I guess I finished reading War Dances by Sherman Alexie back in October and never got around to reviewing it. Book reviews are sort of a new thing for me, but I’ve found it’s a nice way to provide space to reflect on what I’ve read and possibly offer something helpful for anyone considering reading the book too.
Anyway, it’s a collection of short stories and poems which makes it great, if you read like me, in short spurts, catching time where you can with very few long stretches to gain serious traction. It also probably makes it a quick read for those of you who fly through books. That being said, there’s nothing light about the content of the book. Though Alexie usually wraps his characters and plot lines in some amount of humor, many of the stories deal with very non-funny, intense subject matter. One story is about a man who accidentally kills a young, black teenager who breaks into his house. The character grapples with his choices and actions, as well as what it means to be “innocent.” Of course, issues of race, violence, and justice come up as well.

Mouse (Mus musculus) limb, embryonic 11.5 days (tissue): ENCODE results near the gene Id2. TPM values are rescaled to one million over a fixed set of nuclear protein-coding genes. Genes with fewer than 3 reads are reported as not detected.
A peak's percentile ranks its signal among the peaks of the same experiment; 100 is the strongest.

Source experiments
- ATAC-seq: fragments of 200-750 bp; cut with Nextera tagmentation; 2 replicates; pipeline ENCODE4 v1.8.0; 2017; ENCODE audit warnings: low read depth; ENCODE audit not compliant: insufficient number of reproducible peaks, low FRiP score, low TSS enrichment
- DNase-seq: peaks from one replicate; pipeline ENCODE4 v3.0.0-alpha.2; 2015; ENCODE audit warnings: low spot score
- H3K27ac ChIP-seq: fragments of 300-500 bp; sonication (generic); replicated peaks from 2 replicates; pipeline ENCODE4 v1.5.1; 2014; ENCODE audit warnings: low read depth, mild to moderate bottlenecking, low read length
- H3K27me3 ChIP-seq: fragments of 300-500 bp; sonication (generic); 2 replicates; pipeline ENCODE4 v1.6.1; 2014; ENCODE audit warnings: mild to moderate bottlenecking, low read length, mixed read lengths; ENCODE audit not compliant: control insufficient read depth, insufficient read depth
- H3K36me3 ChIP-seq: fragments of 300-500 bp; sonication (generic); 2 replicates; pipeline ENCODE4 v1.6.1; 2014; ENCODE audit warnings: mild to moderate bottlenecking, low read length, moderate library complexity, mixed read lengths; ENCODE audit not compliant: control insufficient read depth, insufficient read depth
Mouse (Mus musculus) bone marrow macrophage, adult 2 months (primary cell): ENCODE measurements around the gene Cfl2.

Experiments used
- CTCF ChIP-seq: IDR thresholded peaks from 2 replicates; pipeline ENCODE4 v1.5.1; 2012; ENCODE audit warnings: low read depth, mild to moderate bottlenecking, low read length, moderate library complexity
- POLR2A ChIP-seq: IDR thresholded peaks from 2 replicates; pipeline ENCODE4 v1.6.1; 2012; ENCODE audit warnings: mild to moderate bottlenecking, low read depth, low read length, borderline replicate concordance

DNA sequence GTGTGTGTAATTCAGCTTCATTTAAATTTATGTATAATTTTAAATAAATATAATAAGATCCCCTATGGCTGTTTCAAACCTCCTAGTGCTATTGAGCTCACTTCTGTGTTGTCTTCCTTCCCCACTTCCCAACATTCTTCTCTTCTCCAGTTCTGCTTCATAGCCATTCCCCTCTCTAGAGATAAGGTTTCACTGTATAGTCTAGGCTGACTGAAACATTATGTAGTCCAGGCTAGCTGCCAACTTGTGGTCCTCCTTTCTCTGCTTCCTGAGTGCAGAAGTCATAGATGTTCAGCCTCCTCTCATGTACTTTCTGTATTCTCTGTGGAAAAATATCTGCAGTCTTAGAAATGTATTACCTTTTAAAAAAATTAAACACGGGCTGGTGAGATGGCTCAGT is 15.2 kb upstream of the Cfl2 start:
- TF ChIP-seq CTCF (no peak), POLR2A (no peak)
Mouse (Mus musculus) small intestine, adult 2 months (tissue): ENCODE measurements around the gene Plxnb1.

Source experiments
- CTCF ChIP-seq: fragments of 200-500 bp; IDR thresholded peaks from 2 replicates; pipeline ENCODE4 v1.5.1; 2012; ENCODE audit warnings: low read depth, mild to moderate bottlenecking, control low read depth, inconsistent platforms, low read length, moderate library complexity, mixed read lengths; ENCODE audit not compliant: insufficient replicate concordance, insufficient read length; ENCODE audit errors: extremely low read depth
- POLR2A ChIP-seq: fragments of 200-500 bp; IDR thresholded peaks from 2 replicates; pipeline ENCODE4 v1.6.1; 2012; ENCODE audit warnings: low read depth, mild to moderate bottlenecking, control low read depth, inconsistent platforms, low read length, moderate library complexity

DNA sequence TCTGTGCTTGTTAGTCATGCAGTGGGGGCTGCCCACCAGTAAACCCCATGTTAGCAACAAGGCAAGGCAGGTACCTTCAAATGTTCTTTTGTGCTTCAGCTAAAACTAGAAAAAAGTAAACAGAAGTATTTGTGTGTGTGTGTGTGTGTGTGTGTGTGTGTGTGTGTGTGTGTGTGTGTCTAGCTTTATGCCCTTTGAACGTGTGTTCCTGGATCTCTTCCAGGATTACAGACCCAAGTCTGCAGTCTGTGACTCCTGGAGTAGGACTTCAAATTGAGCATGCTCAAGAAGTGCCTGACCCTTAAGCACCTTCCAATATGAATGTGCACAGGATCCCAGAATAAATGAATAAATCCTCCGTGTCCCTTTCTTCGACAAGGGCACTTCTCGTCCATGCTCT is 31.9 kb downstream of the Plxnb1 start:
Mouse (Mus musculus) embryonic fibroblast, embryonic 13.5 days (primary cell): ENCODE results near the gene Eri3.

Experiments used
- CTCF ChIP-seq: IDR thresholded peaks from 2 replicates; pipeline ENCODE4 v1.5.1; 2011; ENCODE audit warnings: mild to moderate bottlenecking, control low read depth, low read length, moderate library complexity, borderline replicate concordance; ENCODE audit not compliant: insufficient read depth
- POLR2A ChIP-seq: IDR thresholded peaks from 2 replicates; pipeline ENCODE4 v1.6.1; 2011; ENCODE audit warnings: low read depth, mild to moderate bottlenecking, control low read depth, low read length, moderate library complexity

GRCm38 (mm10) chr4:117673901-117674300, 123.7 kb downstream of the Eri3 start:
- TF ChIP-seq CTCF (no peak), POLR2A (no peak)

In another story, a vintage clothes-saleman finds himself attracted to many women besides his wife, which leads to their separation, which further strains his relationship with his three teenage daughters. In the title story, a well-known writer navigates caring for his estranged father who is slowly dying a “natural Indian death” from alcohol and diabetes, during which he discovers he has a brain tumor. And these are just a handful of the powerful, well-told stories within.
I know the examples I listed don’t sound like they could be funny, but Alexie works in humor subtly, in the way that we find ways to laugh in real life, even in dark situations. I’m also a big fan of his take on father-son relationships, and what it means to be a man, a father, and a son in all of life’s complicated facets. Being Native American himself, he often works in Native American characters or perspectives within modern American society, which I think anyone will find insightful and enjoyable, but especially those outside of dominant, white culture.